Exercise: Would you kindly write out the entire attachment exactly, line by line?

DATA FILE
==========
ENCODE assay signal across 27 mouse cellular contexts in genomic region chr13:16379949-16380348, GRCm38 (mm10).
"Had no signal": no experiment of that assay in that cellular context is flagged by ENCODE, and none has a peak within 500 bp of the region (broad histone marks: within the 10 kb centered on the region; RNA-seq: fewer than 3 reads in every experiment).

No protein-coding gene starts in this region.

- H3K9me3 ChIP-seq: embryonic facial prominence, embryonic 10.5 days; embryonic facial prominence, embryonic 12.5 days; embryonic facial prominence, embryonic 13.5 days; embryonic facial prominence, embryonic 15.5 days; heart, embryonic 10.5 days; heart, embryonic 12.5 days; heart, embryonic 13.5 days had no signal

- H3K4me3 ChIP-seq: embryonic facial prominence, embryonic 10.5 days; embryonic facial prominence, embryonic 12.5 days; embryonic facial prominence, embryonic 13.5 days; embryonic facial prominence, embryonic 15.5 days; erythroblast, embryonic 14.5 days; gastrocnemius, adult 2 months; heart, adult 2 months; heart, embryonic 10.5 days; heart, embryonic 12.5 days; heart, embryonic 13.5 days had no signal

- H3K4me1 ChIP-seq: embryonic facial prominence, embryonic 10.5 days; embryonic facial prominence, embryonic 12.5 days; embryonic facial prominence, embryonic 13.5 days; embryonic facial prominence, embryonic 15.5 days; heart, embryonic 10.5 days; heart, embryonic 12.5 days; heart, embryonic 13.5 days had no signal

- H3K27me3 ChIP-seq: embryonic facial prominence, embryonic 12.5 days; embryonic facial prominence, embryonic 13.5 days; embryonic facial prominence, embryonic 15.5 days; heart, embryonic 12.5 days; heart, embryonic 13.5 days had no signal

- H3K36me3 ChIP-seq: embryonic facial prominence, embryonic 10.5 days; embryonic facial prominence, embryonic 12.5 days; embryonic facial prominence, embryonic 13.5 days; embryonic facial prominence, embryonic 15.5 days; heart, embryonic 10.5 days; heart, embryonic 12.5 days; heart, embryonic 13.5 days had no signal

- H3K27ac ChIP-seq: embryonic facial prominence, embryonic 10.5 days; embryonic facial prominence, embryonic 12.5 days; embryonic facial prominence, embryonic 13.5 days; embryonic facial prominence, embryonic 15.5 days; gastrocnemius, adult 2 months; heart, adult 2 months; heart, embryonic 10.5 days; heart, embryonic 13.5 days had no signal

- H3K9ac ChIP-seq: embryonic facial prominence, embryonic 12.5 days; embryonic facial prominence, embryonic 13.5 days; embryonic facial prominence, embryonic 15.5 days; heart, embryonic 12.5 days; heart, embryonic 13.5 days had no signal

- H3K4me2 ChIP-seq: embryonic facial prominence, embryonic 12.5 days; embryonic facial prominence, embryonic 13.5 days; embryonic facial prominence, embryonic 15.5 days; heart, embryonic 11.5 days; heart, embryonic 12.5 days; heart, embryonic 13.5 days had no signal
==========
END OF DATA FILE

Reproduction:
ENCODE assay signal across 27 mouse cellular contexts in genomic region chr13:16379949-16380348, GRCm38 (mm10).
"Had no signal": no experiment of that assay in that cellular context is flagged by ENCODE, and none has a peak within 500 bp of the region (broad histone marks: within the 10 kb centered on the region; RNA-seq: fewer than 3 reads in every experiment).

No protein-coding gene starts in this region.

- H3K9me3 ChIP-seq: embryonic facial prominence, embryonic 10.5 days; embryonic facial prominence, embryonic 12.5 days; embryonic facial prominence, embryonic 13.5 days; embryonic facial prominence, embryonic 15.5 days; heart, embryonic 10.5 days; heart, embryonic 12.5 days; heart, embryonic 13.5 days had no signal

- H3K4me3 ChIP-seq: embryonic facial prominence, embryonic 10.5 days; embryonic facial prominence, embryonic 12.5 days; embryonic facial prominence, embryonic 13.5 days; embryonic facial prominence, embryonic 15.5 days; erythroblast, embryonic 14.5 days; gastrocnemius, adult 2 months; heart, adult 2 months; heart, embryonic 10.5 days; heart, embryonic 12.5 days; heart, embryonic 13.5 days had no signal

- H3K4me1 ChIP-seq: embryonic facial prominence, embryonic 10.5 days; embryonic facial prominence, embryonic 12.5 days; embryonic facial prominence, embryonic 13.5 days; embryonic facial prominence, embryonic 15.5 days; heart, embryonic 10.5 days; heart, embryonic 12.5 days; heart, embryonic 13.5 days had no signal

- H3K27me3 ChIP-seq: embryonic facial prominence, embryonic 12.5 days; embryonic facial prominence, embryonic 13.5 days; embryonic facial prominence, embryonic 15.5 days; heart, embryonic 12.5 days; heart, embryonic 13.5 days had no signal

- H3K36me3 ChIP-seq: embryonic facial prominence, embryonic 10.5 days; embryonic facial prominence, embryonic 12.5 days; embryonic facial prominence, embryonic 13.5 days; embryonic facial prominence, embryonic 15.5 days; heart, embryonic 10.5 days; heart, embryonic 12.5 days; heart, embryonic 13.5 days had no signal

- H3K27ac ChIP-seq: embryonic facial prominence, embryonic 10.5 days; embryonic facial prominence, embryonic 12.5 days; embryonic facial prominence, embryonic 13.5 days; embryonic facial prominence, embryonic 15.5 days; gastrocnemius, adult 2 months; heart, adult 2 months; heart, embryonic 10.5 days; heart, embryonic 13.5 days had no signal

- H3K9ac ChIP-seq: embryonic facial prominence, embryonic 12.5 days; embryonic facial prominence, embryonic 13.5 days; embryonic facial prominence, embryonic 15.5 days; heart, embryonic 12.5 days; heart, embryonic 13.5 days had no signal

- H3K4me2 ChIP-seq: embryonic facial prominence, embryonic 12.5 days; embryonic facial prominence, embryonic 13.5 days; embryonic facial prominence, embryonic 15.5 days; heart, embryonic 11.5 days; heart, embryonic 12.5 days; heart, embryonic 13.5 days had no signal